Program note for QUIET FAITH by David Williams

David Williams in QUIET FAITH. Image by Lara Torr

David Williams in QUIET FAITH. Image by Lara Torr

“I would have said probably ten years ago, it would have been unthinking for a Christian in the conservative churches to not vote Liberal. Like, it was like, just a given; if you’re a Christian, in the scenes where I was in at least – if you’re a Christian you vote Liberal and that’s just how it is, you know?”

QUIET FAITH INTERVIEWEE, 2014

A few years ago I was working on another theatre project whose subject matter began to reflect upon issues of religion and politics. There was great concern amongst the artistic team about the alignment of the Christian right and neo-conservative politics, an alignment especially visible in the United States but increasingly being reflected in Australia via the efforts of the Australian Christian Lobby, and the formation of political parties dominated by conservative Christian ideas, such as Fred Nile’s Christian Democrats and Family First.

Whilst I shared the political concerns of some of my fellow artists, their forceful assertion that Church and State should be kept separate by preventing anyone religious from any form of public office seemed to me an extreme, anti-democratic position. Whilst the abuses committed or overlooked by those in authority in various religious organisations must absolutely be condemned, it seems unjust to believe that religion is, in itself, a negative cultural force. The voices that claim to represent Christianity in the public sphere offer strongly conservative views, especially on social issues. Despite this, I have found all of the Christians that I have encountered to be deeply compassionate and loving people, each genuinely striving to make the world a better place.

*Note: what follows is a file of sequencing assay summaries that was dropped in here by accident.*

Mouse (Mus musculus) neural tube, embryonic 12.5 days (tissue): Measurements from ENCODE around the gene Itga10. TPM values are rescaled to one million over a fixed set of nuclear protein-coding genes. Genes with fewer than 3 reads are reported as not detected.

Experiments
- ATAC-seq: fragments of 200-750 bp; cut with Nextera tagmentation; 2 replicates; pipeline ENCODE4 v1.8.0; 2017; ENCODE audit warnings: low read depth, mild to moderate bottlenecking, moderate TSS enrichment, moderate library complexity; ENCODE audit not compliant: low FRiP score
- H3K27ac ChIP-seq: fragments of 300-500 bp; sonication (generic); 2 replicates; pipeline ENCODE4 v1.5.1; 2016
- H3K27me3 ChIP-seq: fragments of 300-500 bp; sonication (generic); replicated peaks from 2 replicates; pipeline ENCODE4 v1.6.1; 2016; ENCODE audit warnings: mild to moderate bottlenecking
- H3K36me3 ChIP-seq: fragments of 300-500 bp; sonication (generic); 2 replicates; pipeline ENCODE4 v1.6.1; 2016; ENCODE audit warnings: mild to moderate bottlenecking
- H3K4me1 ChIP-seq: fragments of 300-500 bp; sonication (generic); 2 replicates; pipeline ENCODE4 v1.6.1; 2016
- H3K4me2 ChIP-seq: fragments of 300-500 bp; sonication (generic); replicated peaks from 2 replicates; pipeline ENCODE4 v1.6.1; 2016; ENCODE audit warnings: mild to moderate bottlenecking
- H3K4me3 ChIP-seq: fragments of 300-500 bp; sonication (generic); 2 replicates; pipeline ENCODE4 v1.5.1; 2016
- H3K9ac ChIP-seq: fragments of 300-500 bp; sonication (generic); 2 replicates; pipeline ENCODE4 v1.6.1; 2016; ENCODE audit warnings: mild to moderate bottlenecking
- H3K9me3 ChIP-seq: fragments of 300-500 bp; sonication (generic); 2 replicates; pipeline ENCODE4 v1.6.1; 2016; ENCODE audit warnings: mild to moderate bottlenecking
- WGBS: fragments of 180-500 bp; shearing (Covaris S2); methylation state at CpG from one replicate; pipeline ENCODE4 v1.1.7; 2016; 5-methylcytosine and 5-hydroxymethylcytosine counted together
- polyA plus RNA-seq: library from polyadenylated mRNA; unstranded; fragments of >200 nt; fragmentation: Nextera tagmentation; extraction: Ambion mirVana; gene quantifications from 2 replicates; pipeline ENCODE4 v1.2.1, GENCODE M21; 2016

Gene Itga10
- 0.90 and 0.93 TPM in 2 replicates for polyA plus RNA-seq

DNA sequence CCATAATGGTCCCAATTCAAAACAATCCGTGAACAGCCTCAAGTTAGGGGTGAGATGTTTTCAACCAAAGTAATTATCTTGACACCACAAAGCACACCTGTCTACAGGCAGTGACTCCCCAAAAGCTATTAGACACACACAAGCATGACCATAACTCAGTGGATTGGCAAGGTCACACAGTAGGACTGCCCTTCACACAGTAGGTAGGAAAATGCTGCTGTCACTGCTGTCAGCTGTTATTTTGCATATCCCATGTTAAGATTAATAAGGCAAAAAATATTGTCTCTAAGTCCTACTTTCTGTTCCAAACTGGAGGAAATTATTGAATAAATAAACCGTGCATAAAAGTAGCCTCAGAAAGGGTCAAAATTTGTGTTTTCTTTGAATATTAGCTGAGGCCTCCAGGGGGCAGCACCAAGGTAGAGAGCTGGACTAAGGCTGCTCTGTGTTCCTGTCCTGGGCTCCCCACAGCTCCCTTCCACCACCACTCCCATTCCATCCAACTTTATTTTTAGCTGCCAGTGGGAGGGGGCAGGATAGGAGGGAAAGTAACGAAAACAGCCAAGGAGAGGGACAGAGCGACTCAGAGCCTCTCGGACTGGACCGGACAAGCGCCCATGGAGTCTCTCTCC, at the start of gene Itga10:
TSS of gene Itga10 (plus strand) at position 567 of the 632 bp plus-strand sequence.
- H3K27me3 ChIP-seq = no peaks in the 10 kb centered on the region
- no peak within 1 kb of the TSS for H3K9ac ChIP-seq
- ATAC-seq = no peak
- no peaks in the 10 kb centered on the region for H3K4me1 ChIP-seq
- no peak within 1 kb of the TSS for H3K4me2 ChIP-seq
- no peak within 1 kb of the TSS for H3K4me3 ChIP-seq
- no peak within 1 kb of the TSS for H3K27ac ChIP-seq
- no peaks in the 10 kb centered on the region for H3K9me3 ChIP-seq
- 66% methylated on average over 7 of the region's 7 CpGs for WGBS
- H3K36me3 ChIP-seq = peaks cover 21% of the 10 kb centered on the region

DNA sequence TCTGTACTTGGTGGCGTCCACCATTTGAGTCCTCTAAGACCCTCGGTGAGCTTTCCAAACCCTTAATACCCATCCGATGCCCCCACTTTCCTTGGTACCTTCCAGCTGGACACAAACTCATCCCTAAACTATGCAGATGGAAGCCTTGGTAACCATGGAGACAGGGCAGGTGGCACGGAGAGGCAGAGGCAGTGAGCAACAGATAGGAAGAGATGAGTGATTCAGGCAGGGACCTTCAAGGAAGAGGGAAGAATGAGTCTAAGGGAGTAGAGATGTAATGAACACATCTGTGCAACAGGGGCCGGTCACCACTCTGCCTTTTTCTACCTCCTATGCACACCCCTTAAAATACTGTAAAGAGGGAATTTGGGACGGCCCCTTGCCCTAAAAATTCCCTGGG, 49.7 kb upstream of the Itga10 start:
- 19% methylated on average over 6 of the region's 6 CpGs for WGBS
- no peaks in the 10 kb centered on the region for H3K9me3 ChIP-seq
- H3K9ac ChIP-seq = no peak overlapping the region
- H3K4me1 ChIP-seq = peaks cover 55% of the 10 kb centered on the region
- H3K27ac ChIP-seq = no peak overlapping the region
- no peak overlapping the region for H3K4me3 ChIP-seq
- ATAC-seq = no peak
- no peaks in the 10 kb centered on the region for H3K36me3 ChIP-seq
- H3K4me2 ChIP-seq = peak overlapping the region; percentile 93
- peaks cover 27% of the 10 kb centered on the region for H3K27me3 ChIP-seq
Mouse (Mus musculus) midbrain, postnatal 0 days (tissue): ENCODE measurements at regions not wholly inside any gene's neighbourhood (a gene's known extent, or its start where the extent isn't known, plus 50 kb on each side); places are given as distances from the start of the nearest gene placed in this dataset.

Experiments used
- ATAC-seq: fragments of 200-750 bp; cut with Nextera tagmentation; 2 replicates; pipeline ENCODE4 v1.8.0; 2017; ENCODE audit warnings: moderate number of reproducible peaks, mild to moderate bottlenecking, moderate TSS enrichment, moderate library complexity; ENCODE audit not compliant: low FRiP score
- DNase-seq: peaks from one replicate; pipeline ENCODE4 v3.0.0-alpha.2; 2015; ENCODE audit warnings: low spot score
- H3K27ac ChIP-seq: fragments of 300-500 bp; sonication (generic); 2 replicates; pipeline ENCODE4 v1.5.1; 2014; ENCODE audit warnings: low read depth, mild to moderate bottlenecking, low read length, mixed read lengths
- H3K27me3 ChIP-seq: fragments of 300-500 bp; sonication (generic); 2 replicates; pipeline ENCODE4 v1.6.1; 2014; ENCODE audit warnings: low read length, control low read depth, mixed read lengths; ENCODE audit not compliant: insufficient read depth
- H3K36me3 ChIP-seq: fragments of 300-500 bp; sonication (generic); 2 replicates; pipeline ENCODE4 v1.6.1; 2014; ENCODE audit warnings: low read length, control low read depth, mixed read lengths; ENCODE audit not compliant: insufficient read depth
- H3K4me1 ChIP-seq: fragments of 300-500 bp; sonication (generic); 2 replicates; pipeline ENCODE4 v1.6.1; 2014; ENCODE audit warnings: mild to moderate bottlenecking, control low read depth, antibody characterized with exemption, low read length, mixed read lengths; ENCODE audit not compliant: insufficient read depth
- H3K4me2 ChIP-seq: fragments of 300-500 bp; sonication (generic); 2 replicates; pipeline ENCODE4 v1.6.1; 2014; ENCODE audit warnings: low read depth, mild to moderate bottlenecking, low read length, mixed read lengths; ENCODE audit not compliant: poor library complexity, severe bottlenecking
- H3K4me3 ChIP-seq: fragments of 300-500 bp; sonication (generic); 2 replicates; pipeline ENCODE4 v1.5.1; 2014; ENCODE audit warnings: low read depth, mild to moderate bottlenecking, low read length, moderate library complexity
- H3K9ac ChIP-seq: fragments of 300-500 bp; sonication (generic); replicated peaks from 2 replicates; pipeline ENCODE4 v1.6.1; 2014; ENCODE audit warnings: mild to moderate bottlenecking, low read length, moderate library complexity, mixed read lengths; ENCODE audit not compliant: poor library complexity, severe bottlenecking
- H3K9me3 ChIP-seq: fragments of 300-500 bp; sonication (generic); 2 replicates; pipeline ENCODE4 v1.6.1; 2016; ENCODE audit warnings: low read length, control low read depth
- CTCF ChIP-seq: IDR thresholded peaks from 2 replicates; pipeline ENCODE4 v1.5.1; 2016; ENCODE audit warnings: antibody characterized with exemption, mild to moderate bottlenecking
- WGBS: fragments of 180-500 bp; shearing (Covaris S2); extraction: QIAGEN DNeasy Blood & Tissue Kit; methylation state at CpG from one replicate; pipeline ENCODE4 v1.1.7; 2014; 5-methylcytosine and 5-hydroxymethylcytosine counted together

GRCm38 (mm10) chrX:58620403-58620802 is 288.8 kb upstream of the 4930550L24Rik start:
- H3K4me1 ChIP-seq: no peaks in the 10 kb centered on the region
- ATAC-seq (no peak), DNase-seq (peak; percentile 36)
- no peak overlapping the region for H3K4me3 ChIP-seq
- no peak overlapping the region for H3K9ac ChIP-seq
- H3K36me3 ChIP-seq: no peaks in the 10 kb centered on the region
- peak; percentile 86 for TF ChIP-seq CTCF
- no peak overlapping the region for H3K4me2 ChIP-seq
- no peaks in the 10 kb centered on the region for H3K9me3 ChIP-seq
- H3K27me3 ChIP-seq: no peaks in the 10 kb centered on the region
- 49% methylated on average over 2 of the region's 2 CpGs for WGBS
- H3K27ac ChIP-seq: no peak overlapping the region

In developing Quiet Faith, I undertook recorded interviews with twenty Australian Christians from different denominations, as well as dozens of conversations with believers from across Australia. These interviewees ranged in age from late teens to early seventies. Some were students, some were educators, some were social workers, some were health workers, and some were religious leaders – ministers and pastors from suburban and regional churches. My conversations were structured around three key questions: how would you describe your journey of faith? How does faith manifest itself in your everyday life? And, what do you think is, or should be the relationship between religion and politics?

Quiet Faith is an attempt to listen closely to these voices and thereby start rethinking the place of faith in public life.

DAVID WILLIAMS